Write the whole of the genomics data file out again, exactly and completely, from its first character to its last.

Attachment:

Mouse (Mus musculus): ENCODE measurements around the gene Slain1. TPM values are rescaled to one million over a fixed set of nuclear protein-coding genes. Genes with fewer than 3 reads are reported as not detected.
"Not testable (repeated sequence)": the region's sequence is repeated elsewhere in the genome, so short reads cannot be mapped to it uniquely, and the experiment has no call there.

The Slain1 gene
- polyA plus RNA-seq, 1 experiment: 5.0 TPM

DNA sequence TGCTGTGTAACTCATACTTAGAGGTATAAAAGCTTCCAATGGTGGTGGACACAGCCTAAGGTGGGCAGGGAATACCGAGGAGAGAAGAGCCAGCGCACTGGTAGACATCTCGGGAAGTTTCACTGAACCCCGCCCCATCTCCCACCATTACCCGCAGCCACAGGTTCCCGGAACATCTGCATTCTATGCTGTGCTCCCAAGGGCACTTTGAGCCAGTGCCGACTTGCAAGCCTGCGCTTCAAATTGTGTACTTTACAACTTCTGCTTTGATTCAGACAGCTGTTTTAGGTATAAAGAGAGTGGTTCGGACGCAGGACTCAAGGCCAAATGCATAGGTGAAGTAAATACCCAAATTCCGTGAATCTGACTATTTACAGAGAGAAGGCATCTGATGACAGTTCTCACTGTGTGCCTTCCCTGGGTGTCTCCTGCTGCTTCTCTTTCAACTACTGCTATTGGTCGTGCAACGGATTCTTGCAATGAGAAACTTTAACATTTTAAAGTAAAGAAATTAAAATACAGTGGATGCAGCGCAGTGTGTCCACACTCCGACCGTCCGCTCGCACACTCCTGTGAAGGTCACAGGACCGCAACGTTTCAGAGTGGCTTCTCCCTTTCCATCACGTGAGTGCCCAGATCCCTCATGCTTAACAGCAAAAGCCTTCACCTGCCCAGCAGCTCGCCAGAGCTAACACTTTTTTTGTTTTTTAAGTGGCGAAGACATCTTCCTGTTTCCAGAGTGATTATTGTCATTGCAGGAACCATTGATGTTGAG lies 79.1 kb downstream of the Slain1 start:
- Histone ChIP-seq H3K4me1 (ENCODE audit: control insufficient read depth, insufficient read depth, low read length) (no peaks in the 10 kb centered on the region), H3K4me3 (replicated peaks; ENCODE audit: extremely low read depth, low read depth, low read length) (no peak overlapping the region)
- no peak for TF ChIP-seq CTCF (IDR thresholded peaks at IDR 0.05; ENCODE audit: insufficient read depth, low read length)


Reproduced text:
Mouse (Mus musculus): ENCODE measurements around the gene Slain1. TPM values are rescaled to one million over a fixed set of nuclear protein-coding genes. Genes with fewer than 3 reads are reported as not detected.
"Not testable (repeated sequence)": the region's sequence is repeated elsewhere in the genome, so short reads cannot be mapped to it uniquely, and the experiment has no call there.

The Slain1 gene
- polyA plus RNA-seq, 1 experiment: 5.0 TPM

DNA sequence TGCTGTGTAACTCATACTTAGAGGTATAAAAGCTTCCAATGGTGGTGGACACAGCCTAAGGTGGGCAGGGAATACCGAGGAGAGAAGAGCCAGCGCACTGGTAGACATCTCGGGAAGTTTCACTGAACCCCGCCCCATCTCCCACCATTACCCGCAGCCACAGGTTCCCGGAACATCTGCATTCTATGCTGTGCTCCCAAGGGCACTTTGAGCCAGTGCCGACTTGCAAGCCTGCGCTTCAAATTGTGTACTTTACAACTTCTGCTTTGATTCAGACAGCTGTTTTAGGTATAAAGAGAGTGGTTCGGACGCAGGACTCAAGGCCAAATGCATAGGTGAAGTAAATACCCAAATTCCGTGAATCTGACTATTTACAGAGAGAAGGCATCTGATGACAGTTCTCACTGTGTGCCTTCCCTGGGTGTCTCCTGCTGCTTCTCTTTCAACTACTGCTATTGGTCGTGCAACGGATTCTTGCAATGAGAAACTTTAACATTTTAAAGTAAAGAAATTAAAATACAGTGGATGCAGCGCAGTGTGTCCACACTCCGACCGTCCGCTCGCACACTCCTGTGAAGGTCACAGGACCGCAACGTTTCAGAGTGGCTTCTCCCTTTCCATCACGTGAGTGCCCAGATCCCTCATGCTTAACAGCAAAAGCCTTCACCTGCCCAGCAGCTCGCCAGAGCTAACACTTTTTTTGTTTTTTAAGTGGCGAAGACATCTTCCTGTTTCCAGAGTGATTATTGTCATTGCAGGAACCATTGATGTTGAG lies 79.1 kb downstream of the Slain1 start:
- Histone ChIP-seq H3K4me1 (ENCODE audit: control insufficient read depth, insufficient read depth, low read length) (no peaks in the 10 kb centered on the region), H3K4me3 (replicated peaks; ENCODE audit: extremely low read depth, low read depth, low read length) (no peak overlapping the region)
- no peak for TF ChIP-seq CTCF (IDR thresholded peaks at IDR 0.05; ENCODE audit: insufficient read depth, low read length)